Major Depressive Disorder

Major Depressive Disorder

Major Depressive Disorder

Major depressive disorder (MDD) — also known as clinical depression, unipolar depression, recurrent depression, or simply depression — is a mental disorder characterized by the presence of a severely low mood of no clear cause that persists for at least two weeks and which pervades across most, if not all, aspects of life.

While it can be hard to hope in recovery during a severe depressive episode, great strides have been made in helping people feel better thanks to thoughtful treatment plans and more understanding of the disorder. When in a depressive episode, it is wise to wait until one is in a better state of mind before making important, life-changing decisions.

Prevalence

The onset of MDD can occur in children and adolescents and in younger and older adults. MDD most commonly occurs between 20 and 40 years of age, and women are twice as likely as men to be diagnosed with it. Lifetime rates of MDD are higher in the developed world (15%) compared to the developing world (11%). According to the Global Burden of Disease study, MDD causes the second-most years lived with a disability, after lower back pain.

Symptoms of Depression:

The two main symptoms of MDD are:

  • Feeling very low, sad, tearful, hopeless, and empty
  • Anhedonia – loss of interest or pleasure in activities previously enjoyed and withdrawal from participating in conversations or being engaged in any setting

People with MDD may also:

  • Be preoccupied with thoughts and feelings of worthlessness, helplessness, hopelessness, guilt, self-criticism, and self-hatred
  • Have suicidal thoughts and attempts
  • Display outbursts of anger and get very irritable and frustrated over minor things
  • Be very low on energy, feeling too low to try to do anything, no motivation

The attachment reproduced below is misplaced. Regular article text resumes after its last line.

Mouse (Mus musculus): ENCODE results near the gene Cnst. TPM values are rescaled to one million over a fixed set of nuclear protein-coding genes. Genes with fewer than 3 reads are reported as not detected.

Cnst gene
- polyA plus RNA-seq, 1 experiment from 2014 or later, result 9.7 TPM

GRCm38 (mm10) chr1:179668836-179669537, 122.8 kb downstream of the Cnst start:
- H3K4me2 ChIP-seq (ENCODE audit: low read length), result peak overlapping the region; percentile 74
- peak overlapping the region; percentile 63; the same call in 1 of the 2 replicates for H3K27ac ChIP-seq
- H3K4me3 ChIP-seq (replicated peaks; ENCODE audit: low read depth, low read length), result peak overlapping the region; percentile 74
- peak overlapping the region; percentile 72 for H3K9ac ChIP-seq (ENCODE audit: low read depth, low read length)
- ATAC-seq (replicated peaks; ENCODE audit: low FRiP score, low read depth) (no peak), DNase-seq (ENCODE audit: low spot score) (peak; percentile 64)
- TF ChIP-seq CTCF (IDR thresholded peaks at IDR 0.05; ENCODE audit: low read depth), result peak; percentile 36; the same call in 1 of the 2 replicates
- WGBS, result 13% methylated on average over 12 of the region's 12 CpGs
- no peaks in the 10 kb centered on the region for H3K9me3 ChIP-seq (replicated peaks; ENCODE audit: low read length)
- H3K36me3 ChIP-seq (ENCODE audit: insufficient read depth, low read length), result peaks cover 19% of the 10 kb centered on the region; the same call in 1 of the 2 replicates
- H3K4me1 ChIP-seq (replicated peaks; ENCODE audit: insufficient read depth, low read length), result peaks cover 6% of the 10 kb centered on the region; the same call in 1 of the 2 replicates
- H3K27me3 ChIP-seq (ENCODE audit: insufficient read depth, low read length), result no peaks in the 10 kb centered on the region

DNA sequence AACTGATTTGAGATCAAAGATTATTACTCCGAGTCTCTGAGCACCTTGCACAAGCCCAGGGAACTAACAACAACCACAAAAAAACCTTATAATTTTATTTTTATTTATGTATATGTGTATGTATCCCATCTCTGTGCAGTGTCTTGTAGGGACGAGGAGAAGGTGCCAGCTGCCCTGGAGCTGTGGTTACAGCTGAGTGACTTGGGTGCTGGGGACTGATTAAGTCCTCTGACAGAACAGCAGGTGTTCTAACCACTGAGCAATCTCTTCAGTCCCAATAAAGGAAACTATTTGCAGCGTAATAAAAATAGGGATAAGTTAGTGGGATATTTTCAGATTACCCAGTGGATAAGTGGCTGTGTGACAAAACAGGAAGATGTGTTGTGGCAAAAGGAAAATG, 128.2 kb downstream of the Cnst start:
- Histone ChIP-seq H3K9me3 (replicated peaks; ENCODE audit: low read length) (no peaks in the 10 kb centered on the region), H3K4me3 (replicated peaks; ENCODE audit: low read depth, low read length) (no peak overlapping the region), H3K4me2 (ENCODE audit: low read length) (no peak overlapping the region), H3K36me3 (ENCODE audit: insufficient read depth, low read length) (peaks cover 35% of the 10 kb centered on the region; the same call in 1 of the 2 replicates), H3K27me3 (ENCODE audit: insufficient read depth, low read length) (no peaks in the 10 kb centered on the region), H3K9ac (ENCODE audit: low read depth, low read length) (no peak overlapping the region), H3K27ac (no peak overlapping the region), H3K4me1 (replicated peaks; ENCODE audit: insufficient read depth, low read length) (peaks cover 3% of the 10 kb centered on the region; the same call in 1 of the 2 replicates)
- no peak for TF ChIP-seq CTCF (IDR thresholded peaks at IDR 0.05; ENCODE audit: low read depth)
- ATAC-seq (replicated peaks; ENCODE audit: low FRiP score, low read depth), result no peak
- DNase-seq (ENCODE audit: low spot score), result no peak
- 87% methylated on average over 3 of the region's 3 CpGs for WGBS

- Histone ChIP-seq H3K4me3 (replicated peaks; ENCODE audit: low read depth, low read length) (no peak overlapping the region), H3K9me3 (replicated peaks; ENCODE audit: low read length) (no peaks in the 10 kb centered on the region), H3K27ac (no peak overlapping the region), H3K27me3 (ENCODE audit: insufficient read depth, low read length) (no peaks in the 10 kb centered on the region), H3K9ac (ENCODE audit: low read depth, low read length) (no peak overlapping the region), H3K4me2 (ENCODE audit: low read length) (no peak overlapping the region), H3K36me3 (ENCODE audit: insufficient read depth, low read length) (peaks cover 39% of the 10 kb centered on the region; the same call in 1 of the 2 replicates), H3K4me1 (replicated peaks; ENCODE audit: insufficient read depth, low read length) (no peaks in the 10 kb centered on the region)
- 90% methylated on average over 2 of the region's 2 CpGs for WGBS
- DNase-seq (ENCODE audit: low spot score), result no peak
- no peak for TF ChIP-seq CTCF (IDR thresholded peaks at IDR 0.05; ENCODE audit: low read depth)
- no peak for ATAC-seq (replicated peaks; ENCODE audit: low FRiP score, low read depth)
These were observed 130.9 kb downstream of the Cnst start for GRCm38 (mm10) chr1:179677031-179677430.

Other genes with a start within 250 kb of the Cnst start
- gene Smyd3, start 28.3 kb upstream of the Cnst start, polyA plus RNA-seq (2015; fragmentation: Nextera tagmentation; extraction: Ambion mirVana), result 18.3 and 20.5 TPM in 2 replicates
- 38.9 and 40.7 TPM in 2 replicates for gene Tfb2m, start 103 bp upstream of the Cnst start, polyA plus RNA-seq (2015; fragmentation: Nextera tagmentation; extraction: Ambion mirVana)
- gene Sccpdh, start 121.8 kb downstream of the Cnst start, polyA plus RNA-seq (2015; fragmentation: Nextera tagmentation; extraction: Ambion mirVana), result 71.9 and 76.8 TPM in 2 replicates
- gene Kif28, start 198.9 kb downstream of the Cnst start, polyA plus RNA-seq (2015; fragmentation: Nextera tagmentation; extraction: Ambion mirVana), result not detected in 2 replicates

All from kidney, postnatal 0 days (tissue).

• Have difficulty thinking, remembering, processing thoughts, concentrating, asking decisions, handling conflict
  • Show physical symptoms – may report multiple physical symptoms such as fatigue, headaches, back pain, small appetite or overeating, insomnia, too much sleep, or digestive problems
  • Display psychosis in severe cases – delusions or hallucinations

Children and adolescents with MDD might appear more irritable than seem depressed. They aren’t interested in schoolwork, and their academic performance can plummet. Children in particular can appear insecure, anxious, or unwilling to be alone.

Older adults with MDD might have recent cognitive function issues such as memory problems. MDD in older adults often coexists with physical disorders such as stroke, Parkinson’s disease, chronic obstructive pulmonary disease, and cardiovascular diseases.

Diagnosing Depression:

For a diagnosis of MDD to be made, the symptoms above, as well as three out of seven of the following symptoms, must frequently occur for at least two weeks — and they must impair functioning:

  • Weight loss or gain – greater than a 5% change in a month
  • Insomnia or hypersomnia – sleeping too little or too much
  • Unintentional movements and restlessness or retardation
  • Tiredness or loss of energy
  • Feeling worthless or feeling excessive or inappropriate guilt
  • Decreased concentration
  • Thoughts of suicide

Episodes of MDD may be isolated or recurrent and are categorized as:

  • Mild — few symptoms in excess of minimum criteria
  • Moderate
  • Severe — marked impact on social, academic, or occupational functioning. An episode with psychotic features — commonly referred to as psychotic depression — is automatically rated as severe.

Causes of Depression:

The cause of MDD has a few possible but unconfirmed causes:

  • Biological – Visible physical changes in the brain are sometimes seen with brain imaging. Hormone irregularities can cause depression.
  • Brain chemistry – Neurotransmitters don’t work as well to maintain mood stability in the brains of those with MDD.